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Middle East’s food security at risk due to Russia-Ukraine conflict

19 Apr 2022 Middle East's food security at risk due to Russia-Ukraine conflict By GULAM ALI KHAN

Muscat – Russia’s invasion of Ukraine has sparked price increases across commodity markets, most evident by the surge in oil and energy prices since late February. But agricultural commodity prices have also jumped higher globally given the importance of both Russia and Ukraine to key export markets.

The Middle East and North Africa region is particularly exposed to the war via higher agricultural commodity costs given the relative shortage of arable land in the region and its dependency on the flows of commodities from both Russia and Ukraine, according to Emirates NBD, one of the largest banks in the Middle East.

The Middle East is highly reliant on imports of food commodities, particularly for basic goods like wheat, rice and coarse grains (including corn, barley and other feed grains). More than 50 per cent of the Middle East’s wheat consumption needs are met by imports, as per a research note published by Emirates NBD on Tuesday.

“With such a high dependency on imports of basic agricultural commodities, any prolonged disruption can feed through into considerable economic and social pressures, particularly via higher food price inflation. A prolonged conflict in Ukraine and international trading firms avoiding transactions with Russian exporters will contribute to acute price pressures across the region,” Edward Bell, senior director – market economics at Emirates NBD, said in the research note.

The war in Ukraine has ‘multiplied risks’ for the Middle Eastern countries by raising food and energy prices, the World Bank said in a report last week.

According to the World Bank report, inflation in the Gulf countries is expected to reach 3.0 per cent this year compared to 1.2 per cent in 2021, and will rise to 3.7 per cent in oil-importing countries from 1.4 per cent last year.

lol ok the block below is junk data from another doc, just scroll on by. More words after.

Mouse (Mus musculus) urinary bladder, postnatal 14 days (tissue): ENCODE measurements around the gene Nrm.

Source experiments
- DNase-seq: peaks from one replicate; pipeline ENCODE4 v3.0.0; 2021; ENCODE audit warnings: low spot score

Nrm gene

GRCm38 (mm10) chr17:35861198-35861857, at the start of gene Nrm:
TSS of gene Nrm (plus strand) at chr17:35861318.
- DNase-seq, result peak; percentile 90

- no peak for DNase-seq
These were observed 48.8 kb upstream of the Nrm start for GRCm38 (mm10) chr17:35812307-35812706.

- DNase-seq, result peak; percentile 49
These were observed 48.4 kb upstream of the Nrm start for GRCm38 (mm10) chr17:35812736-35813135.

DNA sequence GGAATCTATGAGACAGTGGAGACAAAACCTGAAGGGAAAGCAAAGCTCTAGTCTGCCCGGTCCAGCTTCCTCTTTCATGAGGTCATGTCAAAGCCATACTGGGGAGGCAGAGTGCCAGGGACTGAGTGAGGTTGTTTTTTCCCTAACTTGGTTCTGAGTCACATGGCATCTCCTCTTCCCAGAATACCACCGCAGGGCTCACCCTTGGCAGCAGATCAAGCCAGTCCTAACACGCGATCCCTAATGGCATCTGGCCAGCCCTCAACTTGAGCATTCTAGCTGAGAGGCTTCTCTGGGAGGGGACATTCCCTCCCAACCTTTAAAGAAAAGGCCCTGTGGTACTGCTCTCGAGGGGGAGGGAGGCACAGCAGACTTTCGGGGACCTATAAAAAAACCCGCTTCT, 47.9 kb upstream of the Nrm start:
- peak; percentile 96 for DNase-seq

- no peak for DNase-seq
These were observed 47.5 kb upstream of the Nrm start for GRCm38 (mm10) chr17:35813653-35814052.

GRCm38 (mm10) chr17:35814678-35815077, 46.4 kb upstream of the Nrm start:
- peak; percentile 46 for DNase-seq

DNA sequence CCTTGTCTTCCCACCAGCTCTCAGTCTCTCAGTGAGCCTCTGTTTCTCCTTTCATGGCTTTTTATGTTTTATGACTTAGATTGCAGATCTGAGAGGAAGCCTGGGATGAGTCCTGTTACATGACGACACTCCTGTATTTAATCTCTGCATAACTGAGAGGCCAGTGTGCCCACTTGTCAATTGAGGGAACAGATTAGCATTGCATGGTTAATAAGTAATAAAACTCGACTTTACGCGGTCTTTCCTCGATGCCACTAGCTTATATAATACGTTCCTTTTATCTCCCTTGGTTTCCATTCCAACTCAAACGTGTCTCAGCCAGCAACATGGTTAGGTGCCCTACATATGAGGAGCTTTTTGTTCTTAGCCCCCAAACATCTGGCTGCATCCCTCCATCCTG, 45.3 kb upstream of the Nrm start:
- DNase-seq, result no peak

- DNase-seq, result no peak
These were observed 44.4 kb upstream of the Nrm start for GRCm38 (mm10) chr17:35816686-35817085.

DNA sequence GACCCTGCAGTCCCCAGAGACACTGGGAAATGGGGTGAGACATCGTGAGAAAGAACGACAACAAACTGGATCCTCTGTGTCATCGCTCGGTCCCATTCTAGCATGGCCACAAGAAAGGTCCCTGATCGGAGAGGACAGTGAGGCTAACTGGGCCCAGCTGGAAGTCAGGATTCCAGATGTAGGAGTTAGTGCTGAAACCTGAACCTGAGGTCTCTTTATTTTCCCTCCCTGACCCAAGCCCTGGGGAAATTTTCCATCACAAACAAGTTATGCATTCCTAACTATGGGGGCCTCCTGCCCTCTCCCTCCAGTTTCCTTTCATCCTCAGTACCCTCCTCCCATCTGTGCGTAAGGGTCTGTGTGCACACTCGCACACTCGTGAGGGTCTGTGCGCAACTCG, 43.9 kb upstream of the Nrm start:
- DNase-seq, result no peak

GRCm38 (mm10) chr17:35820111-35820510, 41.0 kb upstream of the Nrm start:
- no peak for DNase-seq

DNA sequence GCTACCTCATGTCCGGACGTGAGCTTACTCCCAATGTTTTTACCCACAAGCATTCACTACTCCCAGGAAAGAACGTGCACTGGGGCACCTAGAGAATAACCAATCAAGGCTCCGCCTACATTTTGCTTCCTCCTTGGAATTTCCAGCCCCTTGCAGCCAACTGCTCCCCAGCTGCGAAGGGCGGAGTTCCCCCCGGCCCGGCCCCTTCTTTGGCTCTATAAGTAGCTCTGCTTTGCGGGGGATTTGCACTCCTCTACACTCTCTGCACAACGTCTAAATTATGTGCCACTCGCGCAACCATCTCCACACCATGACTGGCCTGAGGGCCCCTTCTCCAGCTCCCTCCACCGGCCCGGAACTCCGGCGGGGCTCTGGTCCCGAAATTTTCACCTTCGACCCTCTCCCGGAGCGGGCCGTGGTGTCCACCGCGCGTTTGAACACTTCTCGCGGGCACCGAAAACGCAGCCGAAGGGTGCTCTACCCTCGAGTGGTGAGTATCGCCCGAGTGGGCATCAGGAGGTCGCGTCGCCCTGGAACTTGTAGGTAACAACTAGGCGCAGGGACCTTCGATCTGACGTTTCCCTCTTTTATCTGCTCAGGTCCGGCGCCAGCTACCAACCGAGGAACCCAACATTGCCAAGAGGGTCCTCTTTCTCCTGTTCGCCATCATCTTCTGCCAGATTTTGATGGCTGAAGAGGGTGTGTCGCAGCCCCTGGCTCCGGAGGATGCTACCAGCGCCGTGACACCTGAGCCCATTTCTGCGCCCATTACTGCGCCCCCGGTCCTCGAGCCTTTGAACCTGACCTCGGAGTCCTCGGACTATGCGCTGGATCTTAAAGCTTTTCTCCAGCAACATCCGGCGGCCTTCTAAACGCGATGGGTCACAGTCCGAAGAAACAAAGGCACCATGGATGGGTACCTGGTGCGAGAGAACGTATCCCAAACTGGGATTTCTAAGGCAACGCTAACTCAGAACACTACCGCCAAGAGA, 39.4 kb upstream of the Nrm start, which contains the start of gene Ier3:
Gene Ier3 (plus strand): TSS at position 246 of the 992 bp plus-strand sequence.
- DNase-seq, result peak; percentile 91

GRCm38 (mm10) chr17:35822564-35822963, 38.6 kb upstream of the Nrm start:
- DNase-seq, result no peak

Both Russia and Ukraine are major suppliers of agricultural commodities to import markets. Together they accounted for an average of 29 per cent of total global wheat exports from the 2017-2021 marketing years and 18 per cent of total coarse grain exports, with particularly large shares in barley and rye.

Outside of grains, both countries are the largest producers of sunflower seed as well as the associated seed meal and oil. While the war progresses, Ukraine has limited options to divert agricultural exports from normal seaborne routes with bottlenecks on rail capacity to European markets, let alone internal disruption as the conflict remains fraught, Bell said.

He said importers in the Middle East and North Africa are particularly reliant on flows of exports from both Russia and Ukraine.

“Just taking wheat imports as a baseline, both countries are among the single largest source origins for imports and in some case account for a large majority of total imports. The UAE sourced around 63 per cent of its total wheat imports from Russia and Ukraine while in Egypt the share is closer to 80 per cent,” Bell said.

Carry-over inventories of wheat, the research note said, were at relatively normal levels ahead of the conflict and already shipments are increasing from major producers in South America (Brazil and Argentina) to the regional importers.

“A general benefit for food inflation across the region is that rice production is still set to expand this year, helping Middle East economies in particular relative to North Africa given higher regional consumption. However, a prolonged conflict that destroys or interrupts Ukraine’s export infrastructure and sanctions on the export of Russian agricultural commodities will pose meaningful medium-term risks for prices and regional security of supply,” Bell explained.

He further said that the conflict in Ukraine is also passing through to agricultural markets via higher fertilizer costs. Russia is a major producer of fertilizers—potash, phosphates and nitrogen—and has a large share of global export markets.

While fertilizers are not a major direct input cost for the Middle East’s food costs given the shortage of arable land, higher agricultural chemical prices will pass through to other exporters and feed back into the Middle East and North Africa region, Bell added.

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